Business confidence falls a further five points

Author
Liam Dann, NZ Herald,
Publish Date
Thu, 30 Aug 2018, 2:21PM
The New Zealand dollar dipped against the US as a result. (Photo / NZ Herald)
The New Zealand dollar dipped against the US as a result. (Photo / NZ Herald)

Business confidence falls a further five points

Author
Liam Dann, NZ Herald,
Publish Date
Thu, 30 Aug 2018, 2:21PM

A Business confidence has fallen further in August, according to the latest ANZ Outlook survey.

But, in what may offer some comfort to the Government, firms' views of their own activity remained steady.

"In the August, ANZ Business Outlook Survey headline business confidence dropped a further 5 points to a net 50 per cent of respondents reporting they expect general business conditions to deteriorate in the year ahead," said ANZ chief economist Sharon Zollner.

"It is rare for this series to be negative. If this weakness is sustained, it will not bode well for GDP growth heading into the end of the year."

Employment intentions fell 8 points to -6 per cent. No sectors were positive.

"This suggests weaker employment growth over coming months, consistent with stability rather than improvement in the labour market," she said.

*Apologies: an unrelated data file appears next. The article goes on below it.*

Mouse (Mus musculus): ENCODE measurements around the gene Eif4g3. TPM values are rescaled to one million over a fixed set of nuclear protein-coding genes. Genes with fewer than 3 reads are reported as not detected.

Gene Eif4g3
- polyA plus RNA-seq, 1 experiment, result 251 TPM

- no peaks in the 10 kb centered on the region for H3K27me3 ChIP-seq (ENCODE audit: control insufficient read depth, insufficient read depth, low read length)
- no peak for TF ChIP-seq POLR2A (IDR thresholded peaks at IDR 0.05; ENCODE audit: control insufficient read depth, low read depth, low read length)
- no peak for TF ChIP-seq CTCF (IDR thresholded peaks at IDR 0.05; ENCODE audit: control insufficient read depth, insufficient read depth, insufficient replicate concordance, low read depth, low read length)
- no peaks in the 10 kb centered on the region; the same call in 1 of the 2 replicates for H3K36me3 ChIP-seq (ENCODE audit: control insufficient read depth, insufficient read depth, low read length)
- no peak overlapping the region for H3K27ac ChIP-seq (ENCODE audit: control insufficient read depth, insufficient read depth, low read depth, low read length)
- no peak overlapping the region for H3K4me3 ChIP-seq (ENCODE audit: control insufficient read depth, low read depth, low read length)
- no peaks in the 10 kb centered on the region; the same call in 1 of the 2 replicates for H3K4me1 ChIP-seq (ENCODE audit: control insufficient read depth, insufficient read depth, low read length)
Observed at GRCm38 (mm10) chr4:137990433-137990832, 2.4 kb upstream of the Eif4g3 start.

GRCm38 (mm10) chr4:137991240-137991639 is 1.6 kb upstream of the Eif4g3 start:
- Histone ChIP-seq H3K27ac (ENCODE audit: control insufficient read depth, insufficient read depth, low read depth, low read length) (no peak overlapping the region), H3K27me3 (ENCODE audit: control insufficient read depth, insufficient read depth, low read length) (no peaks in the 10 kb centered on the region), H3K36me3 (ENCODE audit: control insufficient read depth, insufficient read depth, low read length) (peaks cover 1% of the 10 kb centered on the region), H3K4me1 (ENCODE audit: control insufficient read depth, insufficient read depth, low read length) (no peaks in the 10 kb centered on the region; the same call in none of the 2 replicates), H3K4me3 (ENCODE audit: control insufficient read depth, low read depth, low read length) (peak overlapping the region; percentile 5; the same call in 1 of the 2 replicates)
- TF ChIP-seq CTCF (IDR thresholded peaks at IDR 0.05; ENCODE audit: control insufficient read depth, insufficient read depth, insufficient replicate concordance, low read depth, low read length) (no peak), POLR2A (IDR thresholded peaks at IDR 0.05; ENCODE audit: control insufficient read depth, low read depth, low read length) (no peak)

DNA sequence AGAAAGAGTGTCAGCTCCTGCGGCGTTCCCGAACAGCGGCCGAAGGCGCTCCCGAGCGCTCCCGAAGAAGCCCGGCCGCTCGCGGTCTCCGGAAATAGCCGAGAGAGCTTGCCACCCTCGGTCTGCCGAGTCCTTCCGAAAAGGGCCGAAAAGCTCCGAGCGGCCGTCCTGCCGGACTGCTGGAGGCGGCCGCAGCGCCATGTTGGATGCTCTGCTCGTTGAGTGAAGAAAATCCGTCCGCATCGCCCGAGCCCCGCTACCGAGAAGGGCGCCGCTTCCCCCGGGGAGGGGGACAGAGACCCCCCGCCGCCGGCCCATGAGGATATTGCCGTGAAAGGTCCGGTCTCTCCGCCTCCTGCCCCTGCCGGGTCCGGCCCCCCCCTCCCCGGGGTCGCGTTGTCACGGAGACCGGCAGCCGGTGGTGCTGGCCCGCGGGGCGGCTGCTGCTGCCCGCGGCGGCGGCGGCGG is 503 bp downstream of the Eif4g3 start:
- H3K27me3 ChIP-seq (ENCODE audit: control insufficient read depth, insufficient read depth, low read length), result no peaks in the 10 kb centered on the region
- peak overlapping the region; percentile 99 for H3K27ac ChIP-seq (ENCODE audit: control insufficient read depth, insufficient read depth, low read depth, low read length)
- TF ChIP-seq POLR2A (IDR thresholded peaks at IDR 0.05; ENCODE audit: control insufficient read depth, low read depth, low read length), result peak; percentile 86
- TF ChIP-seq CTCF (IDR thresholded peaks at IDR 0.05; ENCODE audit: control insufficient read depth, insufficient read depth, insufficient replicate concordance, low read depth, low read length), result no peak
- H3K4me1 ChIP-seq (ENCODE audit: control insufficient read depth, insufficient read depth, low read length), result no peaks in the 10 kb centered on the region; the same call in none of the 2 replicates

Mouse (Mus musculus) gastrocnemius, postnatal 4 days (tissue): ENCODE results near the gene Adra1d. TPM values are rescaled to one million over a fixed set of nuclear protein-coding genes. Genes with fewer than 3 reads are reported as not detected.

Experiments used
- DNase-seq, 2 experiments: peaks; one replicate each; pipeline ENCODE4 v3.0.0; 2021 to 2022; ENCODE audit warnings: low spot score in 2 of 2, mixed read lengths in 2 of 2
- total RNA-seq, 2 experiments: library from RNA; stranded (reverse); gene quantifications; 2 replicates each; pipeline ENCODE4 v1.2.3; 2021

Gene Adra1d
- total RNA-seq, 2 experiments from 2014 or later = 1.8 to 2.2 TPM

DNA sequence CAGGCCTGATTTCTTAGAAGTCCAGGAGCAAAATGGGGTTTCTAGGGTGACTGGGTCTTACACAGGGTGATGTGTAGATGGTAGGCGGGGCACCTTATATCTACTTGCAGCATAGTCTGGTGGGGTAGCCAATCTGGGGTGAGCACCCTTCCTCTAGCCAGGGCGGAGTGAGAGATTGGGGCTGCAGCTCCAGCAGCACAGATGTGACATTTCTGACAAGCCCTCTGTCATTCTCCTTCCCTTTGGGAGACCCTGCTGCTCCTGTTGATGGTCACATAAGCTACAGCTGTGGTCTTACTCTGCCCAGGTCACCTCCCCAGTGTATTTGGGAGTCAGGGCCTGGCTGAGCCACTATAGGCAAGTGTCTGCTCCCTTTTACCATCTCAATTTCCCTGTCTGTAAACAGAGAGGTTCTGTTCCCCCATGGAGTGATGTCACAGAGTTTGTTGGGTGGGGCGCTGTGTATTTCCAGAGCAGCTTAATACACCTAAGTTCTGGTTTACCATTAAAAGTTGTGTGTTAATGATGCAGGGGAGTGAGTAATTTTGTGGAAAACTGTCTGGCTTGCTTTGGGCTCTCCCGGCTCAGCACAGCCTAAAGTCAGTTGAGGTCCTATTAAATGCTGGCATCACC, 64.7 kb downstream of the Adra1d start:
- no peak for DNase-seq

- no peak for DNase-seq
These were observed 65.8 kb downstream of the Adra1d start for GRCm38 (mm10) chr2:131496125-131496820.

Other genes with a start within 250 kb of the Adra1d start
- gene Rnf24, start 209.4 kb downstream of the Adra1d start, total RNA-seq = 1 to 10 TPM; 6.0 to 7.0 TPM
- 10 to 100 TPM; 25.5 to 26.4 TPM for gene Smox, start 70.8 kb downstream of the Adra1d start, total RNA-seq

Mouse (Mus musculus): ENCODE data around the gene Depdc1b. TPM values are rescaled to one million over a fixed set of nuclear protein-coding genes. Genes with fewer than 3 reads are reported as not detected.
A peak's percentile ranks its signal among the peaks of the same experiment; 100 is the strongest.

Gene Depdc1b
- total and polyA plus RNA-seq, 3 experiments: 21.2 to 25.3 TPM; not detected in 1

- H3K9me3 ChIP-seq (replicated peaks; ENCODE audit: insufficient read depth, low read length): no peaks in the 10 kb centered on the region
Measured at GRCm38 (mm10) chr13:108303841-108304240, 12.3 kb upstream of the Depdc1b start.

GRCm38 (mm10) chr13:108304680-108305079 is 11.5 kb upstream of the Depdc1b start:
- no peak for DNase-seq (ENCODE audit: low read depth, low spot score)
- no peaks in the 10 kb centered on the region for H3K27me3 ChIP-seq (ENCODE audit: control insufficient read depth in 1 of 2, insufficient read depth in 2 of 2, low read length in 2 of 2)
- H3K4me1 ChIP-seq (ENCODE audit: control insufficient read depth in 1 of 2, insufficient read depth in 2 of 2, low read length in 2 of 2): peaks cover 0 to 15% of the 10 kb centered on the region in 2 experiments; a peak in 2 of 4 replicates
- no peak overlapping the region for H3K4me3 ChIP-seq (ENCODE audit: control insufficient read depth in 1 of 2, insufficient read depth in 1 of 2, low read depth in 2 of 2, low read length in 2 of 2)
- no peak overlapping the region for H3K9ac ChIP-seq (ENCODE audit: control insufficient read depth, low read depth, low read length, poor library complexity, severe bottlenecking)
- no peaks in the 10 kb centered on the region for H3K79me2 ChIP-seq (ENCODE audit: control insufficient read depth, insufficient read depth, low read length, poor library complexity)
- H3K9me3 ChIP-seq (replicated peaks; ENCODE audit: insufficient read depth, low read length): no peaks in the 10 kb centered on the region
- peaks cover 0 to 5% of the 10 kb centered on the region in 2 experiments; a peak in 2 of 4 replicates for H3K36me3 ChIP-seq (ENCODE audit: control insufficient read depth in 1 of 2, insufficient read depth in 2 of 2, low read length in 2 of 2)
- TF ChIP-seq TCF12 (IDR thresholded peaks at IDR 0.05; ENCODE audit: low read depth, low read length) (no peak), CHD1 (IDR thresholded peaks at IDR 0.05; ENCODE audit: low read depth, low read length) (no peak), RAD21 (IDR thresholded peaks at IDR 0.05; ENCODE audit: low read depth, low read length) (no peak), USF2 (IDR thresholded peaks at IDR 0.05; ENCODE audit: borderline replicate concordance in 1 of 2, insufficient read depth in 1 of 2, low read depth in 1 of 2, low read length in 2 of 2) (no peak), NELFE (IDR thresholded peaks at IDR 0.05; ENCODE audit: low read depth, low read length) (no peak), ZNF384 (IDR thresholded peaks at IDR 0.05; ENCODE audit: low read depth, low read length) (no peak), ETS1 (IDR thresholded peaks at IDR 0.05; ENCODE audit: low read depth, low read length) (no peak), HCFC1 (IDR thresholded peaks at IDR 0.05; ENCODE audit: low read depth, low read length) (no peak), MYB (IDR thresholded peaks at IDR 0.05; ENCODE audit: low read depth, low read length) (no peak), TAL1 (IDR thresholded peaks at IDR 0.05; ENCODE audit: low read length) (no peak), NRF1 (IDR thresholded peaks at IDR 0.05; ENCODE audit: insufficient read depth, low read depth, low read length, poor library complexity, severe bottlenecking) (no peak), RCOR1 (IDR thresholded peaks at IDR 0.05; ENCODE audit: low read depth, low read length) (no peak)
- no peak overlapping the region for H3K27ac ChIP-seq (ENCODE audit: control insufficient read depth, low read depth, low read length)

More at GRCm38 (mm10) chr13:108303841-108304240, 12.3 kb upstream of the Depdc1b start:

In July the survey showed confidence falling to levels not seen since the global financial crisis in 2008.

That contributed to a revision of forecasts by many economists – including the Reserve Bank.

Zollner noted that firms' perceptions of their own prospects "are a much better gauge of actual economic outcomes".

These had stabilised in August, with a net 4 per cent expecting an improvement – although this was still well below the long-term average of positive 27 per cent.

The New Zealand dollar dropped by about quarter of a US cent to around US66.80c, just after the report's 1pm release.

Zollner also acknowledged the political debate that has been raging about the significance of confidence surveys.

In a major speech on the issue this week Prime Minister Jacinda Ardern acknowledged the serious downturn in business confidence but argued that business expectations did not correlate with GDP performance.

"We have been looking closely at the data," Zollner said. "What is clear is that asking firms about their actual intentions garners more accurate indicators for future GDP growth than asking about their expectations."

She emphasised that, in particular, investment intentions from the survey provide a very good directional signal for GDP growth.

"In August, a net 5 per cent of firms reported they intend to reduce investment [down 6 points]," she said. "If this weakness is sustained, it will not bode well for GDP growth heading into the end of the year."